Here's a wild guess: When an allergy attack hits and leaves you sneezing and
itching, with teary eyes and a nose that is runny and stuffed, you probably
aren't much in the mood for romance.
It may sound obvious that drippy noses don't bring out the sex kitten in
people. But for the first time, a study has looked at the impact allergies have on our sex lives and found that many
people with chronic allergic rhinitis, or hay fever, often put the kibosh
on sex when symptoms are flaring.
"Allergy symptoms are the No. 2 reason adults miss work," says James
Sublett, MD, a board-certified asthma and allergy specialist in Louisville,
The average worker with allergies misses about one hour per week over the
course of a year. But that sick time is often concentrated during peak allergy
periods. An Ohio State University study showed that allergy sufferers can miss
up to 32 hours of work in a week when allergens are at their peak. And with 20
to 50 million Americans suffering from some form of seasonal allergies, all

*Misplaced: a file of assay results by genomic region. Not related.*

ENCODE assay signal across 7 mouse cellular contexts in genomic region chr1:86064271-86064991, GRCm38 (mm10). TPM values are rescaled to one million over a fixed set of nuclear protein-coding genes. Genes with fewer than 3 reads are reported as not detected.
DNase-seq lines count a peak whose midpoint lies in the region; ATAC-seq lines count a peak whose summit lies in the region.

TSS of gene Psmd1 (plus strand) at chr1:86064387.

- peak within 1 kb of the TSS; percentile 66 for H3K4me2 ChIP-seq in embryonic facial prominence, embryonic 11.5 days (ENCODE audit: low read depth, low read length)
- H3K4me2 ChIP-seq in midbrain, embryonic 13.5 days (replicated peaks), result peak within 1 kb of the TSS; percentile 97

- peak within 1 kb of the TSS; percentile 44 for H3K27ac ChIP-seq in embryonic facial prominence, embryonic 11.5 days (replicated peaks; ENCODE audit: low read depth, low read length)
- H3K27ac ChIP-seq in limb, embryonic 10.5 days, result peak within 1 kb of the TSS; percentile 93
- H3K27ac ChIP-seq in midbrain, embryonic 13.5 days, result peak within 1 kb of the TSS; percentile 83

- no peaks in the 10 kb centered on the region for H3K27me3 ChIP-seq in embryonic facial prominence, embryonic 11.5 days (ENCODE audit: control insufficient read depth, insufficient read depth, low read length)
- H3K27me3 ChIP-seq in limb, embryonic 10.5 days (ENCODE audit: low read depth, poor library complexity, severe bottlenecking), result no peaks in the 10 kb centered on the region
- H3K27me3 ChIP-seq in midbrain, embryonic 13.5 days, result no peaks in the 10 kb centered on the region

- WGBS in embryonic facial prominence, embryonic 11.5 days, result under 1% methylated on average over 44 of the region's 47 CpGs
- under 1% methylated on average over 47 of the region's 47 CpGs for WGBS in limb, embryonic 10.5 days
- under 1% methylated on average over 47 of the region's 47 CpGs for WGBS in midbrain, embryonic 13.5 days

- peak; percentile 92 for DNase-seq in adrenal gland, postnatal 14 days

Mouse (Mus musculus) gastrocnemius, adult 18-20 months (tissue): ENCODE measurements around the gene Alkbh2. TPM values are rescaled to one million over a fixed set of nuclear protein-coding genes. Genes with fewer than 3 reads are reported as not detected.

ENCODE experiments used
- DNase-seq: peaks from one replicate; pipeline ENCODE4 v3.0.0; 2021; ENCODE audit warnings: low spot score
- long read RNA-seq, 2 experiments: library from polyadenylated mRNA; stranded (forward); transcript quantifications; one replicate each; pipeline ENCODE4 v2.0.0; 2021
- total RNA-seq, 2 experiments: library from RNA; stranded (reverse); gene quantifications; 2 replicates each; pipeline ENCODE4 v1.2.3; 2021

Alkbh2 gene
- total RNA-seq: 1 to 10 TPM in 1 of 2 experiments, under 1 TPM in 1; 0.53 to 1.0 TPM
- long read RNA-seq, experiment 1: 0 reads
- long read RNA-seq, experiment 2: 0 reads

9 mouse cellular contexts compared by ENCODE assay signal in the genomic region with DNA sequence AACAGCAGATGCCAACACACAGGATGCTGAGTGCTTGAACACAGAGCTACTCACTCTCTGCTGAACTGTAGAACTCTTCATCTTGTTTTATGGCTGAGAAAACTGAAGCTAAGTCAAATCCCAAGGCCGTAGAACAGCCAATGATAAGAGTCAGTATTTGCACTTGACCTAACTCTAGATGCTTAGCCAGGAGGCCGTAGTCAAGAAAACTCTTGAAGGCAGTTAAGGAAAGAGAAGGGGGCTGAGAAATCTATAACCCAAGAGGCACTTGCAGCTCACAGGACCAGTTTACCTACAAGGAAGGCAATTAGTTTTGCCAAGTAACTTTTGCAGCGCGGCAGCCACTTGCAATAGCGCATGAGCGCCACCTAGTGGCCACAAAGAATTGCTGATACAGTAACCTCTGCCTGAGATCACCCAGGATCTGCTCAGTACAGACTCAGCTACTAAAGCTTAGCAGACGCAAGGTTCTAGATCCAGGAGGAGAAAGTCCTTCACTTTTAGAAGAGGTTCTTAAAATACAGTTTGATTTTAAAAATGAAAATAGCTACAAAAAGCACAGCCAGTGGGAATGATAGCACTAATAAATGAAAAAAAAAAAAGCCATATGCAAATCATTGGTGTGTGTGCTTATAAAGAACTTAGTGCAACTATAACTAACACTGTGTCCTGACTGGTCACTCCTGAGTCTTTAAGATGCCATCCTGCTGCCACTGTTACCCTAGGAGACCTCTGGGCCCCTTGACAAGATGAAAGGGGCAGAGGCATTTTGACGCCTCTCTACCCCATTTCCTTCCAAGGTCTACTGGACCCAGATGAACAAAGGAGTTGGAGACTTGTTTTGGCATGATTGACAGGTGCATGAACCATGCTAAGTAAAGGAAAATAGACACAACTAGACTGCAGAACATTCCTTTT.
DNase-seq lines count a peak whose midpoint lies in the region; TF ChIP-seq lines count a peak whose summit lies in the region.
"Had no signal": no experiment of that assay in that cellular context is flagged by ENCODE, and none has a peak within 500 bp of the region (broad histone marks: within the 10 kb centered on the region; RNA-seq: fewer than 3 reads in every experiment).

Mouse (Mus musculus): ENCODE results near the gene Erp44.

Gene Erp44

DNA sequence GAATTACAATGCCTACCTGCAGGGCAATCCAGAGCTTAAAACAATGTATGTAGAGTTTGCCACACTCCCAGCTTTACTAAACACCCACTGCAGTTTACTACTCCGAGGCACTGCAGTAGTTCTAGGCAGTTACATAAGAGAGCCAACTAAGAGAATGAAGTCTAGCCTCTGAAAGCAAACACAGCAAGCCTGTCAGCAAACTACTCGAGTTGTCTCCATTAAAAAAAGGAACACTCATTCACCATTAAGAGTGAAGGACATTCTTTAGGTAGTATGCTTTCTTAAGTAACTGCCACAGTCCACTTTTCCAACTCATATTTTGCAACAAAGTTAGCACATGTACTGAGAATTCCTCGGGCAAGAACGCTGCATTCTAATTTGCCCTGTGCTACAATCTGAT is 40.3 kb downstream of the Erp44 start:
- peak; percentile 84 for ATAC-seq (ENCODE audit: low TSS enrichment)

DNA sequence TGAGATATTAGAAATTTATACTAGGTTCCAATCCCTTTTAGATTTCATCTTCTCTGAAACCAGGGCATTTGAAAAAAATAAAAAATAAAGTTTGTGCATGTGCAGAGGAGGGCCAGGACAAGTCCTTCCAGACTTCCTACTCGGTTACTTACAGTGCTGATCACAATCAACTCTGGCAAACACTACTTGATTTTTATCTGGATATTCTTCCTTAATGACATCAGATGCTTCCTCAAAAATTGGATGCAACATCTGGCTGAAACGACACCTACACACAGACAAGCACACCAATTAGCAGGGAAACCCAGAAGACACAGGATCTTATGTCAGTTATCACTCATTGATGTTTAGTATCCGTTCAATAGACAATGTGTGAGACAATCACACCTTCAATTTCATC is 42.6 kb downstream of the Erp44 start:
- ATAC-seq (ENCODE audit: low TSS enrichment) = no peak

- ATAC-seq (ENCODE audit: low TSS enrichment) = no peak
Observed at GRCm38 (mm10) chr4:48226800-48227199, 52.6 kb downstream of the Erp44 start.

that lost work really adds up.
The effect of allergies at work has been called "presenteeism" --
being at work, but out of it. A 2001 study in a telephone call center found a
significant correlation between spiking pollen counts and decreased
productivity -- about 10% -- for workers with allergies.
How Can You Manage Allergies at Work?
Experts recommend a three-pronged approach that includes:
Diagnosis must come first -- even if you think you already know what you're
Get Allergy Tests
"Many people assume they know what triggers their allergies, but they
can be wrong," says Cascya Charlot, MD, a board-certified allergy and
asthma specialist who practices in Brooklyn, N.Y. "You can start managing
allergies by protecting yourself from allergens, but that's hard to do if you
don't know what your triggers are."
Once you've seen an allergist for an accurate assessment of your allergies,
it's time to figure out how to minimize exposure to the allergens. That's
easier to do if you're at home, where you control the environment. But there
are things you can do at work to try to keep allergens at bay.
Manage Your Work Environment to Limit Allergens
"Many large office buildings already have air filtration systems, but
smaller offices are more likely to have problems," says Sublett. "You
can ask your office manager if they could change the filters in their air
systems to high-efficiency filters -- MRV11 or MRV12 filters have the best
rating. If they change them out every three months, it costs about 50 cents to
a dollar per week, which is pretty inexpensive."